Treyton Gubser, left, and his uncle Daniel Gubser paddle using shovels through the floodwaters after they rescued Daniel's kid's cat, Bob, in Hamburg, Iowa.
Highway 81 is covered in floodwaters south of Columbus, Nebraska.
A Nebraska National Guard helicopter flies over a flooded Waterloo, Nebraska, in March.
Cars drive drive across a flooded Platte River on Highway 50 just north of Louisville, Nebraska.
A Canada goose flies over Matthew J. Placzek's "Monument to Labor" sculpture as floodwaters from the Missouri River begin to recede on the Omaha riverfront.
Floodwaters closed Ave I at North 26th Street in Council Bluffs, Iowa.
A truck drives through a flooded road near the Platte River in April.
Lincoln Pius X's Austin Jablonski holds up the net after his team defeated Omaha Roncalli in the championship game in the Class B Nebraska state basketball tournament at Pinnacle Bank Arena.
Amelia Fritz, right, holds on to her daughter-in-law Tesha Fritz in Glenwood, Iowa. They were evacuated from Pacific Junction, Iowa, after floodwaters hit the town last night. They were part of 15-relatives all staying in the same house or in a camper in the front driveway.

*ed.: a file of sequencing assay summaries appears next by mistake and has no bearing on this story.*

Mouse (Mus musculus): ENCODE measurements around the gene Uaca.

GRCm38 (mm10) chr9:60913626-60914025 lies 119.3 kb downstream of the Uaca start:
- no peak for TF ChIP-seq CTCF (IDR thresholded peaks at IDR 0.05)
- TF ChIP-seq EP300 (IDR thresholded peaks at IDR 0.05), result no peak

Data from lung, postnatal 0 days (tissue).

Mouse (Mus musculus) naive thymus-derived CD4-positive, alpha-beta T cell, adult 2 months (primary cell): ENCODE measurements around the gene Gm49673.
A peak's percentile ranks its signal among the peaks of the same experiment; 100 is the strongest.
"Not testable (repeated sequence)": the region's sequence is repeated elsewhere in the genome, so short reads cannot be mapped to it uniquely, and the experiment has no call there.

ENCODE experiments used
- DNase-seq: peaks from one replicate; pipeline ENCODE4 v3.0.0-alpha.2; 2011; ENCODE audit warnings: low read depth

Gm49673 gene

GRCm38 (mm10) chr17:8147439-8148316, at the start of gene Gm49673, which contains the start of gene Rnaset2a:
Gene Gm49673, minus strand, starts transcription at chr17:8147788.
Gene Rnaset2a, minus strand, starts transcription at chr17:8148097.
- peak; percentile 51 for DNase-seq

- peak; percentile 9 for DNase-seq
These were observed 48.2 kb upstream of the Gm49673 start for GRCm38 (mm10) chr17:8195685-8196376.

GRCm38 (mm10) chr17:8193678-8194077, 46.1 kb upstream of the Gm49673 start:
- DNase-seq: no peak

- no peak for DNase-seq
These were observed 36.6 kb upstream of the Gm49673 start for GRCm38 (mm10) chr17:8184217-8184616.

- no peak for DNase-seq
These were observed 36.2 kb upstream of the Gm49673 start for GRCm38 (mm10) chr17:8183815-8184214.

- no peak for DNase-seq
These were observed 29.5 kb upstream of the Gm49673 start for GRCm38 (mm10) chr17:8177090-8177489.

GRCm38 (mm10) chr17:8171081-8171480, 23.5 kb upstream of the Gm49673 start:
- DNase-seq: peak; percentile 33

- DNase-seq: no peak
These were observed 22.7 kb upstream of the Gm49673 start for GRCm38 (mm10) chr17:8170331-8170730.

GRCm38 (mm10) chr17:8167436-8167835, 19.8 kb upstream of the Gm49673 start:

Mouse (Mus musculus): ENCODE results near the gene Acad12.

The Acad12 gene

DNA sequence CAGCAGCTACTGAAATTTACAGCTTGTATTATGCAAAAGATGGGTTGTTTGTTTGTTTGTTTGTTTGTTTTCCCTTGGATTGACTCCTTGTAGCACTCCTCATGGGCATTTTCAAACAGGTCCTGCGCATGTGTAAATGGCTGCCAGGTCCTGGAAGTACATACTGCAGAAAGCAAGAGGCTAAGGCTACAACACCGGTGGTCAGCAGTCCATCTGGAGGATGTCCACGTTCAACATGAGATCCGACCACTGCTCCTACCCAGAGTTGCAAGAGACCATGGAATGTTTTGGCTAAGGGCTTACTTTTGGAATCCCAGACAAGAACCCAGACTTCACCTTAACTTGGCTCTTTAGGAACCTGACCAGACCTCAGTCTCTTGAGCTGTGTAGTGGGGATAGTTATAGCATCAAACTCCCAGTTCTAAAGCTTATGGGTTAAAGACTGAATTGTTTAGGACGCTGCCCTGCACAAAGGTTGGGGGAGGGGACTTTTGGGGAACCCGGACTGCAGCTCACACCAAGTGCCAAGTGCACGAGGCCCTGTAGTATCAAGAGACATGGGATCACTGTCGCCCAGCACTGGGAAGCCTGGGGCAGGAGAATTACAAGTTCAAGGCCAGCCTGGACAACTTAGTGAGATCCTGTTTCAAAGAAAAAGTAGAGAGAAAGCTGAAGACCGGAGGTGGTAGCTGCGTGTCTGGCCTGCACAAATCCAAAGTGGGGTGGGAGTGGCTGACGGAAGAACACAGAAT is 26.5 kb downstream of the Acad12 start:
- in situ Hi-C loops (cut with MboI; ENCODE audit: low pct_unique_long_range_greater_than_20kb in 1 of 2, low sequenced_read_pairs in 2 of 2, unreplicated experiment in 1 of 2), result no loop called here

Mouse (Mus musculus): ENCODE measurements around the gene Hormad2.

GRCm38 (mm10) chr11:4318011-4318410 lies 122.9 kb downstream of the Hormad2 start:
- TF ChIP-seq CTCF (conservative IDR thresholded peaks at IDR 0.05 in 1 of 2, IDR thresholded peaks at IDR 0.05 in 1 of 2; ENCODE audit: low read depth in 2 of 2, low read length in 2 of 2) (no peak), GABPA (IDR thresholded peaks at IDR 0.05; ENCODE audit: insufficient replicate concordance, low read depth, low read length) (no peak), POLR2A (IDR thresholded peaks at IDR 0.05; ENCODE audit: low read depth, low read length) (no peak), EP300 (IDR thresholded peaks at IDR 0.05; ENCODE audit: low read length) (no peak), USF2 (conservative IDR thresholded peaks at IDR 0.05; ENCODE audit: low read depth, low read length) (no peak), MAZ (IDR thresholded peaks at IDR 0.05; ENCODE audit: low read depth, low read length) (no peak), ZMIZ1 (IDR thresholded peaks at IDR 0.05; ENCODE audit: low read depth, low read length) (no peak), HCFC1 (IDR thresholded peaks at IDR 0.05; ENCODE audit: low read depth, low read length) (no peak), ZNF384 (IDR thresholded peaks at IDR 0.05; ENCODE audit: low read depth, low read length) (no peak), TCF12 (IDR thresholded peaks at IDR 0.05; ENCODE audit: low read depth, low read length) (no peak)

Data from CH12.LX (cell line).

Robert Jones looks around his flood damaged house north of Highway 50, near Louisville,Nebraska. The floor, which is normally a white tile, is covered in mud.
Aurora's Nicholas Hutsell, left, fouls Omaha Roncalli's Alexander Rodgers during a semifinal game in the Class B Nebraska state basketball tournament at Pinnacle Bank Arena.
Lincoln Pius X's Charlie Easley, left, and and Omaha Roncalli's Alexander Rodgers stretch for a loose ball during the championship game in the Class B Nebraska state basketball tournament at Pinnacle Bank Arena.
Humphrey/Lindsay Holy Family's Trent Reardon, left and Jason Sjuts celebrate their victory over Fremont Bergan during the championship game in the Class D1 Nebraska state basketball tournament at Pinnacle Bank Arena.
Aurora's Kaleb Moural wipes the sweat from his face during the second half against Omaha Roncalli during a semifinal game in the Class B Nebraska state basketball tournament at Pinnacle Bank Arena.
Bob the cat looks on from a basket in a boat after being rescued from floodwaters in Hamburg, Iowa.
A vehicle is stuck in floodwaters near 1st Street and Pierce Street in Fremont, Nebraska.
Tim Rockford, left, and David Bauer, tour the Bellwood Lakes neighborhood which was destroyed by the flooding days prior along the Platte River in Bellwood, Nebraska.